Saturday, 12 August 2017

Hybrid Solar and Wind Energy Harvesting

This is an old project I had started about a year ago that has since been discontinued. However I am more than happy to share information to the public. The circuit schematics are all available for download from the OSHPark site

Energy harvesting is a concept that essentially promises to have vast arrays of decentralized energy harvesting stations that can run everywhere and anywhere, operate independently and perhaps run devices such as Internet of things (IOT)  sensors that send data they collect to the internet in which it is in a centralized location for analysis.

The stations themselves are of largely 2 regimes - mobile and immobile. 

Mobile sensor stations would include as examples:
  • Wearable sensors (i.e. clothing, watches, belts, rings, bracelets, etc) 
  • Sensors for vehicles (i.e. tags or attachable modules for cars, motorcycles, bicycles, planes, drones, seafaring vehicles, etc)
Immobile sensor stations would include as examples:
  • Sensors for Data Reading Stations ( i.e. outdoor weather stations, climate control for buildings, etc)
  • Sensors for Appliances (washing machines, refrigerators, heating systems, etc)

In both regimes it is important to consider how to increase the autonomy of the sensor stations themselves. The field of ambient energy harvesting boasts to harvest available energy sources from the external environment and power the sensor stations themselves. In order for this to be effective, the energy harvesting must be multifaceted in order to combat the differences between different times of day and different times of year in order to work almost indefinitely. 

Multifaceted energy harvesting would work on the same basis of examining the most efficient forms of sustainable energy in the environment which make up the least amount of space and which are the least intermittent (i.e. the least amount of interruption expected in the overall energy supply).

Discussion of Solar and Wind as Energy Sources


By far, solar and wind make up the greatest energy source in an environment and require the least space. Moreover although both can be intermittent energy sources, both systems when hybridized can allow for a reasonable amount of compensation for the relative losses experienced in sun and wind as the conditions during the day and seasons change.

Powering an IOT module from a solar charged battery source is simple in terms of installation and the main obstacle is to make sure the solar panel and energy harvesting circuitry harvest energy even in low light levels. This can be accomplished with DC-DC upconverters and/or high quality, thin film solar panels.

The latest design for my energy harvesters uses the Linear Technology's LTC3105 for energy sources such as solar energy harvesting in low light levels. A PCB board was developed using OSHPark's online ordering service and assembled in my electronics lab.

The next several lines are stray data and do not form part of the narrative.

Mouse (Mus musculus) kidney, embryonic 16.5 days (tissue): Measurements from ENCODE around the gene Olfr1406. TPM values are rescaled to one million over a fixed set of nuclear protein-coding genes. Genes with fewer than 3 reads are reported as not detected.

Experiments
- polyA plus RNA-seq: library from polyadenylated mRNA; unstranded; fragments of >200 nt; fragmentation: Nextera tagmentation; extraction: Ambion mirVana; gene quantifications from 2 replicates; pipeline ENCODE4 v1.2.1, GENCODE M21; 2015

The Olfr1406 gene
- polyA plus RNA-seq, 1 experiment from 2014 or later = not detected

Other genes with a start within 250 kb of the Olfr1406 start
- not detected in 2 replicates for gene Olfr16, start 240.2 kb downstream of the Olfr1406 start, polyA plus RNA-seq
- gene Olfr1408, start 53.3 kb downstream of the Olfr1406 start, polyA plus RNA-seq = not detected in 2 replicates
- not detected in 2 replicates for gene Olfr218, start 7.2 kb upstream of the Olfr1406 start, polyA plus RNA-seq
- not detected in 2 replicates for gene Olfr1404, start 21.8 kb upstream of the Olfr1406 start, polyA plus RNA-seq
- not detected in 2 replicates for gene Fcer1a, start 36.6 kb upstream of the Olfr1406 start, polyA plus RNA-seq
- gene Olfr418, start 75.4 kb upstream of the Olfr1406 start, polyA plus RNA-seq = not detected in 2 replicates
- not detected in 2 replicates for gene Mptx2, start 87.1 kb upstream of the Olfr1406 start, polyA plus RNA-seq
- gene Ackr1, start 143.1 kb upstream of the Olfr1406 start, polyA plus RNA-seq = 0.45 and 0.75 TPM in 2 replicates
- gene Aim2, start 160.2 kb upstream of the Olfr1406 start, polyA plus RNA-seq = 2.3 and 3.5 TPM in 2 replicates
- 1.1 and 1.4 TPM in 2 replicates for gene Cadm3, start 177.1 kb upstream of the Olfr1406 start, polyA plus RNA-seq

The energy harvester is tested using a thin-film, flexible silicon solar cell, made by PowerFilm Inc., held in a picture frame.

When relying on solar energy as the power source, for northern and southern latitudes the seasonal dependence on sunlight is an obvious limiting factor on energy supply. The only way to combat this is by placing the solar panels as high as possible above the ground surface to avoid obstacles blocking the light.

The added benefit of power generation by solar energy lies with efficient tracking systems along with simply examining the relative light levels in an area where a solar powered device will be planted.


In order to harvest wind energy we require mechanical knowledge as well as electrical. There are many different wind turbine designs, however to be efficient the wind turbine must work in the direction the wind is blowing.

To do this it must either be designed to steer itself via, for example using a fin on the back of the nacelle, or be a vertical axis wind turbine (VAWT) design that can move in any direction the wind blows. The VAWT design is better for small to medium wind turbine designs for use in energy harvesting.

Here is a video showing how the VAWT was tested using a different energy harvesting circuit that boosts an input DC voltage of 0.8V-5.0V to approximately 5.0V.

By placing the VAWT inside a commercial aluminium flag pole mount, we can in principle plant the wind turbine on almost any surface and point it in the direction of the prevailing wind to harvest power.

Wind energy collection is more subtle than solar in terms of the examination of its dependencies.  The amount of wind available to harvest as energy source at a given time is itself a consequence of the solar energy available in ways that are not so direct as PV solar energy harvesting.

Wind speeds at or near the surface generally decrease after sunset because at night the surface of the Earth cools much more rapidly than does the air above the surface.